Friday Fiction – The Rebellion

It’s Friday, so there’s a prompt from Madison Woods and a picture courtesy of Raina Ng. What caught my eye in this picture probably isn’t what caught everyone else’s eye – I hope you like it and I’d love to see your feedback.

If you’re looking for the last part of Voice Week it’s here on the previous post. And if you’re not looking for Voice Week, you should be – do have a look back over the past few days for a fascinating project I’ve been enjoying!

The Rebellion

The X-wing soared around the red planet. The Deathstar loomed in the distance, menacing and almost complete.

“He’s on my tail, Red Two, I can’t shake him!” The pilot pulled into a sharp dive, but the Tie Fighter mirrored every move.

“Roger that, Red Leader. Hang in there, buddy.” Luke lifted his own X-wing into a steep ascent.

Beep Beep Beep

“He’s locked onto me, Red Two!”

Luke pulled on a lever to manoeuvre into position, then closed his eyes and let the force guide his trigger. “Ready, R2?”

“Max! Get down off that table! Didn’t you hear the microwave?”

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45 Comments

Filed under Friday Fiction, Writing

45 responses to “Friday Fiction – The Rebellion

  1. Pingback: Voice Week #5 | elmowrites

  2. Aw, sweet! I really liked the microwave beeps translated into the child’s play. May the force be with you. 😉

    We’re here: http://www.lazuli-portals.com/flash-fiction/left-behind

  3. Dear Jen,

    Shades of your future? Or has the Empire already landed in your kitchen. This was a lovely contrast to all the darkness this evocative prompt has elicited from the FF gang. (On a technical note, it is rare that a pilot will ‘pull’ into a dive. Usually they roll in or drop down into one, both maneuvers resulting in negative G’s wheras ‘pulling’ result in positive G’s. Says so right here in my Tie fighter Operations Manual:)

    Aloha,

    Doug

    • Hi Doug,

      My future? Yes probably. Although Max is named after the boy I already have to occasionally chase off tables – my cat! I just couldn’t resist those planet-like lampshades any more than the little boy could!
      Thanks for the technical note. I’m going to pretend that I, of course, knew that, and it’s just the little boy’s POV which lacks technical precision. Not a mistake at all. Honest, governor! 😛

      Jen

  4. heeheeheehee. Love the sly humor in this peice. It’s very Calvin and Hobbesish.

  5. You had me there. I thought this was real and I was carried along unitl Max’ mother had to spoil it all. Good show. 🙂

  6. Oh sweet! Wasn’t expecting that end at all. I could just see the little boy with a fighter jet in either hand, ducking and weaving with them. Very imaginative – full marks for a different take on the prompt.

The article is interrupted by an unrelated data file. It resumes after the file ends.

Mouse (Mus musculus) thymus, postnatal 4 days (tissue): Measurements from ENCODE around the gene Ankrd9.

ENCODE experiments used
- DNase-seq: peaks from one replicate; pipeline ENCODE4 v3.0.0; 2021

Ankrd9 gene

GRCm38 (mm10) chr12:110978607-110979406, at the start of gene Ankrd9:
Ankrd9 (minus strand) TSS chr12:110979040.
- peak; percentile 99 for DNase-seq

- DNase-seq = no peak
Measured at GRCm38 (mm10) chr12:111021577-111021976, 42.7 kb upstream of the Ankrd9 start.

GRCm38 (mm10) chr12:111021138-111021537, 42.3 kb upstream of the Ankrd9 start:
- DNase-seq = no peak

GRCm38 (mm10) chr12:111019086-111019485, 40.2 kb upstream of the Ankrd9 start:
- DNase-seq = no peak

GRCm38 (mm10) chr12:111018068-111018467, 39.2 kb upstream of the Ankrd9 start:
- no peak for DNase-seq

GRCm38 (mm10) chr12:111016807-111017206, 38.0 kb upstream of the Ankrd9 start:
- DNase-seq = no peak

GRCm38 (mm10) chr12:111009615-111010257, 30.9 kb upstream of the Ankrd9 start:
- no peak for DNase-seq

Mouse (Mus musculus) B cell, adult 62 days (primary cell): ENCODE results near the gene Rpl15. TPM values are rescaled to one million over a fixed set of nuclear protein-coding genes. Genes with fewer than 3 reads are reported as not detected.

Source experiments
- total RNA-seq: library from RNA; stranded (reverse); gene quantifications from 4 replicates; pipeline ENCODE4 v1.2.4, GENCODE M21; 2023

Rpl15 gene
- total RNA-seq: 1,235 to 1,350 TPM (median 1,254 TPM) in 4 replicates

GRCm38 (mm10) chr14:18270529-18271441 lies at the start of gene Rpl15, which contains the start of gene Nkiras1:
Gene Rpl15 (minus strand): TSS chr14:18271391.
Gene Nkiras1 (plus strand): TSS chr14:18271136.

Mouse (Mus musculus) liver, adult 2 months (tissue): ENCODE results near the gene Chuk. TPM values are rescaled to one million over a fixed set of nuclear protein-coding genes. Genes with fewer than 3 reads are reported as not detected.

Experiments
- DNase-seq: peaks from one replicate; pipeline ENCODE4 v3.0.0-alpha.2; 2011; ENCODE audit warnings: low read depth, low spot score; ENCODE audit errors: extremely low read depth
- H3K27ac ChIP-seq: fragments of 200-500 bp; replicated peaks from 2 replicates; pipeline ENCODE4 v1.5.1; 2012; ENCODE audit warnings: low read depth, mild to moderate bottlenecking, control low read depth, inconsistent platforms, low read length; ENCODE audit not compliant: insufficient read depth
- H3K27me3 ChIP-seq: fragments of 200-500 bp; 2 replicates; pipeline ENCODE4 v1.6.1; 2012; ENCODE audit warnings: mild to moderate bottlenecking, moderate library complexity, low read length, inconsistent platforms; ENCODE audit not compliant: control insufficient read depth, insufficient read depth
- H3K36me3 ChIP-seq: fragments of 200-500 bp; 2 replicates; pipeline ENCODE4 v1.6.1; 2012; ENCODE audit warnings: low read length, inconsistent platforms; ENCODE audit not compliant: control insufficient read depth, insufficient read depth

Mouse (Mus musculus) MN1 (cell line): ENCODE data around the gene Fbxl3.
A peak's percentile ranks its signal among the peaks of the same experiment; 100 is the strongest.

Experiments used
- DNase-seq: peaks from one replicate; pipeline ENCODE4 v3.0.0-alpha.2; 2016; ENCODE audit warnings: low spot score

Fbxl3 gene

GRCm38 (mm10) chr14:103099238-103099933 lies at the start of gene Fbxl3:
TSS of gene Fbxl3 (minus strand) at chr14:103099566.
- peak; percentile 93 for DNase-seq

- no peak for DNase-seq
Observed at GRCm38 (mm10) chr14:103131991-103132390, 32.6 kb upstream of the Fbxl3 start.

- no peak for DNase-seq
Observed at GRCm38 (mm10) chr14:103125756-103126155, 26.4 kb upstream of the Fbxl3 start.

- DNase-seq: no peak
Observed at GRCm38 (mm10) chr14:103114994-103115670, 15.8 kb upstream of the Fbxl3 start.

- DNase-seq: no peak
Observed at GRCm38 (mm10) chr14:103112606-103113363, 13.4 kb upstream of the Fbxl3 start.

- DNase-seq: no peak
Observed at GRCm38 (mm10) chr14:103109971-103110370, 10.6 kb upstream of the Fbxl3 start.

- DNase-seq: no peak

7. Oh, what a twist ending! It reminds me of the old comic strip Calvin and Hobbes where little Calvin was always immersed in his fantasy life. And it makes me smile. Great story!

  8. Hi Jen… Naughty kids? Or just mosquitoes at play?
    Good work! Quite different!

  9. Nice twist, but I really want to see how the Mom handles that Death Star! How about a sequel? Thanks, Elmo!

  10. A great picture of a little boy playing. Nice work!
    Here is mine http://blog.tompoet.com/?p=494

  11. John Hardy Bell

    Star Wars Jen? Really? Guess what you accomplished with this story? You.Just.Made.My.Day. 🙂

    Loved it!

  12. Hi Jernnifer,
    Ingenious of you to tie the photo to a Star Wars story. All the way through, I was wondering how you were going to relate the story to the photo, but in the last line, you did it brilliantly! Ron

  13. Russell

    For some reason, I anticipated a child playing in the kitchen. Maybe because I did so much of it myself as a youth – and now my grandchildren run screaming through the house as Superheroes.
    Glad you still saw the humor in my piece. Corn cobs served as a replacement for paper in many outdoor toliets in the 1880’s and early part of the twentieth century. Coating them will oil from super-hot chinese peppers would, well . . . you know.

    • Well, no twist for you Russell, but I hope it worked for you as a reminder of fun times. And corn cobs already sound like an uncomfortable form of toilet paper, even before the application of hot peppers!

  14. i was waiting to see how it was going to get to the kitchen. and it did. well done.

  15. Delightful! As the mother of three imaginative boys (now grown) I remember the lampshades and towels tied around the neck to make them super heroes.

  16. Beautifully done. But then, I would expect no less from you. I had (have) two sons who unfortunately grew up at the dawn of video games so I don’t remember them playing like this, using their imaginations. What a shame. I would have loved to see how their mother would have reacted with them standing on the table or counter tops!

    • Ooh, Paul, you’ve got a wicked side. Their poor mother probably had enough to worry about without your sons climbing on the table! Glad it worked for you though – maybe more your own childhood than theirs?!

  17. I loved the ending. So adorable. You must have kids.

  18. Ha, as an avid Star Wars fan I can appreciate this completely. Loved the abrupt shift at the end.

  19. Great tension and imagery, then sweetness at the end. Nicely done!

  20. Pingback: Friday Fiction – Summer re-run | elmowrites

  21. Star Wars fan fiction. You’ve my day!

  22. Get us all wrapped up in sci-fi then bring us back down to earth – in the kitchen,no less. Well done

  23. That’s sweet – reminded me of my childhood!! 😀

  24. Clever, exciting, entertaining.
    Great stuff.

  25. a child’s imagination could be quite exciting, nice story

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